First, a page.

• Gen Z. Piper Sandler shares its latest semi-annual “Taking Stock With Teens” survey, which highlights spending trends and brand preferences from 10K teens nationwide with an average age of 15.8 years. “Clothing took the highest (22%) priority within the teen wallet since fall 2014, unseating food (21%). Crocs, PacSun, Hey Dude, Zara, Shein and Gymshark are all fashion brands gaining share with teens, while Under Armour & Vans had mixed results.”

  • Gifting.

    • Amazon will allow US Prime members to send gifts via its mobile app using only an email or phone number. Similar to the experience my portfolio company Goody is pioneering.

    • 1-800-Flowers integrates with Hero to allow corporate gifters to send gifts with one link and integrate gifting into their CRM to easily identify moments to send a gift.

  • Grocery.

    • Amazon is working on a smart fridge to track what’s inside and help you easily re-order.

    • Cabify, the Uber of Spain, launches its “super app” that also includes grocery delivery in 9 Spanish cities through a partnership with Lola Market.

    • Sam’s Club is launching D2C wine delivery, which will be available in 16 states in Q4.

    • Sunbasket partners with Instacart to make their meal kits available via the platform nationwide.

    • Weis Markets partners with Doordash to enable on-demand grocery delivery from 170 stores across 7 states.

  • Influencer-Driven Commerce.

    • More on Tom Brady’s plans for his fashion brand called “Brady”.

    • Jimmy Butler, a NBA star, launches his own coffee brand called Bigface with the support of Shopify.

    • The Jonas Brothers are launching Rob’s Backstage Popcorn in partnership with CPG incubator The Naked Market. Will be available DTC via their ecommerce site.

  • Live Shopping.

    • Clipperton releases a 35-page thought piece on live shopping.

    • Macy’s will begin hosting weekly live shopping events in its updated mobile app. “The Macy’s Live sessions will feature the retailer’s Stylists in an interactive chat environment where they will offer detailed product descriptions, give real-time reviews and make recommendations. Each session will have a focused theme, such as fall and holiday apparel.”

    • Newegg is rolling out live shopping in its mobile app as well. Expects to livestream Newegg Live events weekly. “On September 1, 2021, Newegg previewed the new livestream to an audience of more than 10K users, showcasing 20 products over the course of the 90-minute event.”

  • Logistics.

    • Cruise plans to have “tens of thousands” of autonomous cars on the road by 2025 to do rideshare trips and deliveries. Robotics will structurally lower delivery costs and make the value proposition of ecommerce even stronger.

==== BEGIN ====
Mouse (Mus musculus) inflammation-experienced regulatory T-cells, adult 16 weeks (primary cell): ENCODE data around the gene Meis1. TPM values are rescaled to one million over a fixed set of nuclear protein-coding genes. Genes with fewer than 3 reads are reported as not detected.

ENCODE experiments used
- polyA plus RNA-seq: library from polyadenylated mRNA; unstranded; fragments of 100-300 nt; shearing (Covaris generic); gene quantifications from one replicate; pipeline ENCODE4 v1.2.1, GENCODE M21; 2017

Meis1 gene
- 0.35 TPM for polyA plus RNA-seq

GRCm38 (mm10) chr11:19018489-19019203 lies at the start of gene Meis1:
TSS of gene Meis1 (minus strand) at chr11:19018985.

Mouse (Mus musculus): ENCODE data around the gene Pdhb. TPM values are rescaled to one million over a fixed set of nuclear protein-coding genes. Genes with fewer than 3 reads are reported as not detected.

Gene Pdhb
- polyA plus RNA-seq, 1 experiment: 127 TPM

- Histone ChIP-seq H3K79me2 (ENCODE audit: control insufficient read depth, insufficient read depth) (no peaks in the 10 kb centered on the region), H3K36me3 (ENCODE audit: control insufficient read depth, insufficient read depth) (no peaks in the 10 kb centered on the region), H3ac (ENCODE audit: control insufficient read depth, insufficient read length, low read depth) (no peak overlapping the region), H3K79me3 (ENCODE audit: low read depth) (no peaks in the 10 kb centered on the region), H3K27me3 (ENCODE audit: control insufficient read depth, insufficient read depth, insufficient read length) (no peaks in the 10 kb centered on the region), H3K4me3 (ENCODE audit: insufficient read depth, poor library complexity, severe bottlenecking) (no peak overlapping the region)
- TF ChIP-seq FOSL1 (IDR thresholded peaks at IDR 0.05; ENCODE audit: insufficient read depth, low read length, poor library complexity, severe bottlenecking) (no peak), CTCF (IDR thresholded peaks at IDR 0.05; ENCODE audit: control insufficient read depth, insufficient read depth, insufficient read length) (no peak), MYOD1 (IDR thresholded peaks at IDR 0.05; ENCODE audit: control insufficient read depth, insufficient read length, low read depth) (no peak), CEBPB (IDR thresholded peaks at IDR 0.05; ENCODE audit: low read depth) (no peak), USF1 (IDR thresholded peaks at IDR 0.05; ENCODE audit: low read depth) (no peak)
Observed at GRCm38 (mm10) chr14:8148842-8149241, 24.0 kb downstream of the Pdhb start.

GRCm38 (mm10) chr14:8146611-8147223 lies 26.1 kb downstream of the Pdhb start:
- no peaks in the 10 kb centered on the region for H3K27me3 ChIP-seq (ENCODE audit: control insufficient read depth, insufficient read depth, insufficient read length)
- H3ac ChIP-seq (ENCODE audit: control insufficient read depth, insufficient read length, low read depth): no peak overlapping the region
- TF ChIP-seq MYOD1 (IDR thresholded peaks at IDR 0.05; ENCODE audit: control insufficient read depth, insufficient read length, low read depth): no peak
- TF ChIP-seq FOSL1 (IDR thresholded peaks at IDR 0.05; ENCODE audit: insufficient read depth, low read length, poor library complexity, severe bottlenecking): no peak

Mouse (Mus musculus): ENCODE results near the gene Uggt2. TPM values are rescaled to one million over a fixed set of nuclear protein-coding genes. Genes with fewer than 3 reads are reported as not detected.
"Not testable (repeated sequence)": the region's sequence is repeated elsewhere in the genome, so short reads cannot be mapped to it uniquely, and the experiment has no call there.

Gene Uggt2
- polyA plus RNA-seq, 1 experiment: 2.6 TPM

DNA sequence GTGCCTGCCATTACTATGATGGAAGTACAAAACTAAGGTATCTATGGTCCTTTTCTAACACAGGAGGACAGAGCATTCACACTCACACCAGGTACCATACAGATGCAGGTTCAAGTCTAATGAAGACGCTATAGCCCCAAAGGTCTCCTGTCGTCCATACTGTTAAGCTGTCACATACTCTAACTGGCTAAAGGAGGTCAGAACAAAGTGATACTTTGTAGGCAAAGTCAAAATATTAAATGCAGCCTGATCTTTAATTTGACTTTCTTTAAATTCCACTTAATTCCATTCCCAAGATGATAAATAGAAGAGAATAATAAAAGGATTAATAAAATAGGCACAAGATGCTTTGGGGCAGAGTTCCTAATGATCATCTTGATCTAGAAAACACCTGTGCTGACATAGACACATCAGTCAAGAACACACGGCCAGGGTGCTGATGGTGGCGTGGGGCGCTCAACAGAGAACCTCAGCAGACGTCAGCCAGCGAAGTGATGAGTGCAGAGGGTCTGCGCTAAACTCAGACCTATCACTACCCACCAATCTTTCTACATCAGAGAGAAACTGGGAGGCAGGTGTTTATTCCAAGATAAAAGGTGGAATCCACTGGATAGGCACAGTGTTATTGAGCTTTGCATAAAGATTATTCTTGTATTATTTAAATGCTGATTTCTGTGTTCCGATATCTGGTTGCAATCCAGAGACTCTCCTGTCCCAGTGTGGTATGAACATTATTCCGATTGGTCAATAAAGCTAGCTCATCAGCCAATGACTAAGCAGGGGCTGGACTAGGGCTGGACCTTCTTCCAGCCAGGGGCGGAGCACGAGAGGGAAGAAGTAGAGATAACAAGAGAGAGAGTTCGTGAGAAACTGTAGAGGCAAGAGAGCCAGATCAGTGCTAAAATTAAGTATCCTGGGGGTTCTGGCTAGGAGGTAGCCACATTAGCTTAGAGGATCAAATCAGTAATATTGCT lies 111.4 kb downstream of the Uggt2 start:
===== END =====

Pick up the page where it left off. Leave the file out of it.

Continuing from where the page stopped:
• Home Depot will be Walmart’s first customer for its GoLocal local delivery service. “Home Depot customers have an option for same-day or next-day delivery on a variety of home improvement products.”

  • Loyalty. Honey users will now be able to redeem their Honey Gold loyalty points for cash credit that can be used on their next PayPal purchase.

  • Membership-Driven Commerce. Best Buy launches Totaltech, an annual membership program that costs $200. Offers unlimited, 24/7 tech support, exclusive prices on products, free shipping, an extended window for returns, and more. Retailers are trying to build their own Amazon Prime-like revenue stream.

  • Omni-Channel Commerce. Savage x Fenty, the lingerie brand founded by Rihanna, is opening brick & mortar stores in 2022. “There are just customers who don't feel comfortable purchasing online.”

  • Payments. Pacsun will be the first major brand in the fashion and retail space to accept bitcoin and other cryptocurrencies using leading blockchain payment provider, BitPay. “The Gen Z audience, our primary consumer, is very tech oriented, and we dedicate a lot of our efforts towards social media and ecommerce to align with their lifestyles and resonate with them on a more personal level.”

  • Resale.

    • Zalando, a large Europe-focused fashion retailer with 45M active consumers, partners with Save Your Wardrobe to launch Care & Repair which will connect Zalando consumers to service providers for repair and alterations.

    • Adidas partners with ThredUp to allow Adidas Creators Club users to resell their sneakers in exchange for Adidas credit.

  • Restaurants.